Looking after what we've got
Our 10-year strategy, Playing our part, explores four key areas that will ensure we continue to protect the special places we look after. The first is the backbone of everything we do – ‘Looking after what we’ve got.’
At Little Moreton Hall in Cheshire, Ron, the Conservation Cleaner, puts up scaffolding and prepares to tackle the ceiling in the Long Gallery. Volunteers keen to better understand the ‘carpenter marks’ on the room’s high beams take advantage of the scaffolding that brings the marks within their reach.
A little under an hour away, Lyme is bustling. All its wooden furniture, panelling and floors are being wax-polished in preparation for the new season, and the Mortlake Tapestries are carefully vacuumed.
Across the county, meanwhile, Dunham Massey is recovering from its phenomenally successful two-year transformation into the Stamford Military Hospital. Staff are preparing for post-war life in 2016 by creating a new exhibition, opening the restored stable block and celebrating the 400th anniversary of the watermill.
These are all examples of the love and commitment that go on behind the scenes at the Trust every day. The new ten-year strategy ‘Playing our part’ will ensure such care can continue into the future. Our Director-General Hilary McGrady says such care is precisely the purpose of the area we're focusing on with ‘Looking after what we’ve got’.
‘While it is tempting to think that a new strategy is all about new things, the strength of this one is that it builds on what the Trust already does, makes us examine where we need to get better and pushes us to constantly improve,’ she says. ‘Looking after what we have forms the backbone of everything else we do.’
The sort of work that gets wrapped up in this part of the strategy is wide and varied, and the Trust is putting its money where its mouth is in terms of financial commitment. ‘The National Trust will spend £100 million a year looking after our properties over the ten years of the strategy,’ explains Hilary.
‘Conservation of chattels, repairs to buildings and interiors and land management are all examples of the work that is sometimes taken for granted as simply what we do, yet it is incredibly important to the day-to-day preservation of our places.’
The Trust looks after over 500 historic houses, gardens and parks, ancient monuments and nature reserves, more than 250,000 hectares of countryside and 775 miles of coast.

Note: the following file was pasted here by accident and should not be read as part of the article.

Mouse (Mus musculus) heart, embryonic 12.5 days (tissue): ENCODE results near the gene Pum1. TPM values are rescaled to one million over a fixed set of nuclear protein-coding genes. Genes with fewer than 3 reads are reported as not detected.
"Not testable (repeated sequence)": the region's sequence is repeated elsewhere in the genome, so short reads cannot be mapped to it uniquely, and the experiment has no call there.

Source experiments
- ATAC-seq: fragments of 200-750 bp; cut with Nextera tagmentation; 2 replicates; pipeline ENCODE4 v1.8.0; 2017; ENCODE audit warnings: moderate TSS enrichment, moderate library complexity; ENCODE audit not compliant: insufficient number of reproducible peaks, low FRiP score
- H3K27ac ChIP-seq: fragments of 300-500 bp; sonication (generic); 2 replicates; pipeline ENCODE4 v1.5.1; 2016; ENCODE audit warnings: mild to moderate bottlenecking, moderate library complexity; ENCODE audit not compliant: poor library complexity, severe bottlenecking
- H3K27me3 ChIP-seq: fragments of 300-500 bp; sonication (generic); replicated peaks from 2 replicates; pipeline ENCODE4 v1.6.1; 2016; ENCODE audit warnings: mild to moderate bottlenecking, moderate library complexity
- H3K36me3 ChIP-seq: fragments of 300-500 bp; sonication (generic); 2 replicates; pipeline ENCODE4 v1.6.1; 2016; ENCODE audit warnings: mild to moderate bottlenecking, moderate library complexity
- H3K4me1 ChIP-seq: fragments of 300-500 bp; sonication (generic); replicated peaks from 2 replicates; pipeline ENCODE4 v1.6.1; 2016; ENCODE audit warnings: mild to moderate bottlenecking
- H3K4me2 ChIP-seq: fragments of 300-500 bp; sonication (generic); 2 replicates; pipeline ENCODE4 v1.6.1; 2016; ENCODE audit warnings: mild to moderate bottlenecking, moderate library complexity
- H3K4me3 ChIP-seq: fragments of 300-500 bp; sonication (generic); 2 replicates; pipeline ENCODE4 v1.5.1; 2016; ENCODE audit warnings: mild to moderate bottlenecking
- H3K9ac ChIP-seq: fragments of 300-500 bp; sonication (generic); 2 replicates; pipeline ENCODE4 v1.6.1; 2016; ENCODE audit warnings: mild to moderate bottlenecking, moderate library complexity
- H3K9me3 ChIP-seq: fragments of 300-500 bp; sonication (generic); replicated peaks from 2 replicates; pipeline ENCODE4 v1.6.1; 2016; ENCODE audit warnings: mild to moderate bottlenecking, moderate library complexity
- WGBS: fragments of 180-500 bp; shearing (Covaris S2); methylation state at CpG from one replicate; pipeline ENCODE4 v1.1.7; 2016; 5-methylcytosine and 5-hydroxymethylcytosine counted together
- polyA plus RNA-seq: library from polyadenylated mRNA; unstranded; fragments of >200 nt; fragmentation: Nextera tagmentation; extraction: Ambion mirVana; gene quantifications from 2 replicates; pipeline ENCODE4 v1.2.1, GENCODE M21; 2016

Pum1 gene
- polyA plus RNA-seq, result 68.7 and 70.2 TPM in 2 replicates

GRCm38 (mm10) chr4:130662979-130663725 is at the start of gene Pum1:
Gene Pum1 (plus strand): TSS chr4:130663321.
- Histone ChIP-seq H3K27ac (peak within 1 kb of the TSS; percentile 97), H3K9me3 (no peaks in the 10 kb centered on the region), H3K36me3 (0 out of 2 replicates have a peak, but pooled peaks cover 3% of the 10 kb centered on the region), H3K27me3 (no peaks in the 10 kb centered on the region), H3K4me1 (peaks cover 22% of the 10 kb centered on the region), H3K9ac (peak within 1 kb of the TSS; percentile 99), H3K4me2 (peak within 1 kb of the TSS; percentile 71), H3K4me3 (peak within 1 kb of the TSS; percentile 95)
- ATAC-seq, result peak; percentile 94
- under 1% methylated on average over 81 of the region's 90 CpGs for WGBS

‘We want to ensure that all our places can start to address their conservation backlog, and we can now take a much longer-term view of our projects,’ says Hilary. ‘I am looking forward to all places having a ten-year investment plan where they can clearly see not only what they need to spend, but plan how to raise the money. We will never have enough to do everything, which is why fundraising is such an important part of everyone’s job – including mine.’
" Looking after what we have forms the backbone of everything else we do."
Perhaps the factor with the most dramatic impact on how we look after what we’ve got is climate change. As former Director-General Helen Ghosh said when she launched the strategy, the scientific consensus for the impact of climate change is overwhelming, and each year, we see the impact of extreme weather and higher average temperatures on our places.
‘The reality is that climate change is as much a part of our daily business as visitors coming through the door,’ says Hilary. ‘Our properties are all affected by it in a range of different ways, from the increase in rainfall to tidal surges and the impact on our land. We are playing our part by ensuring we reduce our dependency on fossil fuels and at every property we are constantly looking at ways to seek out energy efficiencies.’
What really makes the difference when it comes to looking after what we’ve got? Hilary believes it is all about people.
‘The Trust is incredibly fortunate to have a fabulous team of experts and people with a deep passion for our cause. Without the staff and volunteers who support us we would not be able to care for our properties to the standard we do, nor welcome the thousands of visitors to our inspirational properties.
‘I think our founders would be proud of this strategy. We are focusing on the heart of what they set out to achieve, but we’re keeping it contemporary.’